Peasants' War (1798)

The Peasants' War (French: Guerre des Paysans, Dutch: Boerenkrijg, German: Klöppelkrieg, Luxembourgish: Klëppelkrich) was a peasant revolt in 1798 against the French occupiers of the Southern Netherlands, a region which now includes Belgium, Luxembourg, and parts of Germany. The French had annexed the region in 1795 and control of the region was officially ceded to the French after the Treaty of Campo Formio in 1797. [2] [3] The revolt is considered part of the French Revolutionary Wars.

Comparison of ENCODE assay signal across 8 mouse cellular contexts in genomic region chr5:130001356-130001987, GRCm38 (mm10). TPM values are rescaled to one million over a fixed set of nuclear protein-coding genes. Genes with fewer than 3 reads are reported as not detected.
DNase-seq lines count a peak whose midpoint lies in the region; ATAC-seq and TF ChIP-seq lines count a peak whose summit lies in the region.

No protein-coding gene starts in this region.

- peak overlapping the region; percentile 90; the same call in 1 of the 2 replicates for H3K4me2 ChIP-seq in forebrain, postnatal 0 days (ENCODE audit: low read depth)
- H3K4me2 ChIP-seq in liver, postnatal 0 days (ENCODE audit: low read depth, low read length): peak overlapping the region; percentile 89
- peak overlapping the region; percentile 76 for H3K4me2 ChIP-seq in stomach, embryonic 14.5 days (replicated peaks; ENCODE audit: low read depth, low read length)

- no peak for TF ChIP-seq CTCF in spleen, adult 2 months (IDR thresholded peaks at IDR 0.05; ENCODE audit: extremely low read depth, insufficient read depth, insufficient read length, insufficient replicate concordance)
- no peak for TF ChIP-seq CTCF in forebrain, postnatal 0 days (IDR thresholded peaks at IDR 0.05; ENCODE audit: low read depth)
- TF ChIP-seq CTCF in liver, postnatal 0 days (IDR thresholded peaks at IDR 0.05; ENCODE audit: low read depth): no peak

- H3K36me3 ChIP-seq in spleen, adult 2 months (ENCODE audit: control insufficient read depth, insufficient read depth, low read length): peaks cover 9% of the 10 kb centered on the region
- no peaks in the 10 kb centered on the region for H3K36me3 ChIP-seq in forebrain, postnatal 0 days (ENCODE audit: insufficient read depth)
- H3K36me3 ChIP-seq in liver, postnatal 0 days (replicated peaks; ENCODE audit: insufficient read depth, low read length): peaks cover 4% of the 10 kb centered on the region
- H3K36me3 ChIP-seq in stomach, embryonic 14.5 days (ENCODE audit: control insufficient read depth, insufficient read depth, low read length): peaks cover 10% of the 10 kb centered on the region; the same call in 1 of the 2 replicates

Motivations for war

After the Southern Netherlands was annexed by France, the French revolutionaries began to implement their policies regarding the Catholic Church. The Civil Constitution of the Clergy required that priests take an oath of allegiance to the state. Priests who refused such an oath (non-juring priests) were considered to be enemies of the state and could be removed from their positions and homes. [2] Additionally, in early 1798, the French Council of Five Hundred passed a law requiring compulsory military service. This law ordered the conscription of men between the ages of 20 and 25 in all French territories. General conscription like this was a relatively new product of the French Revolution, and was met with anger by the men who were forced into service. [4]

Other Languages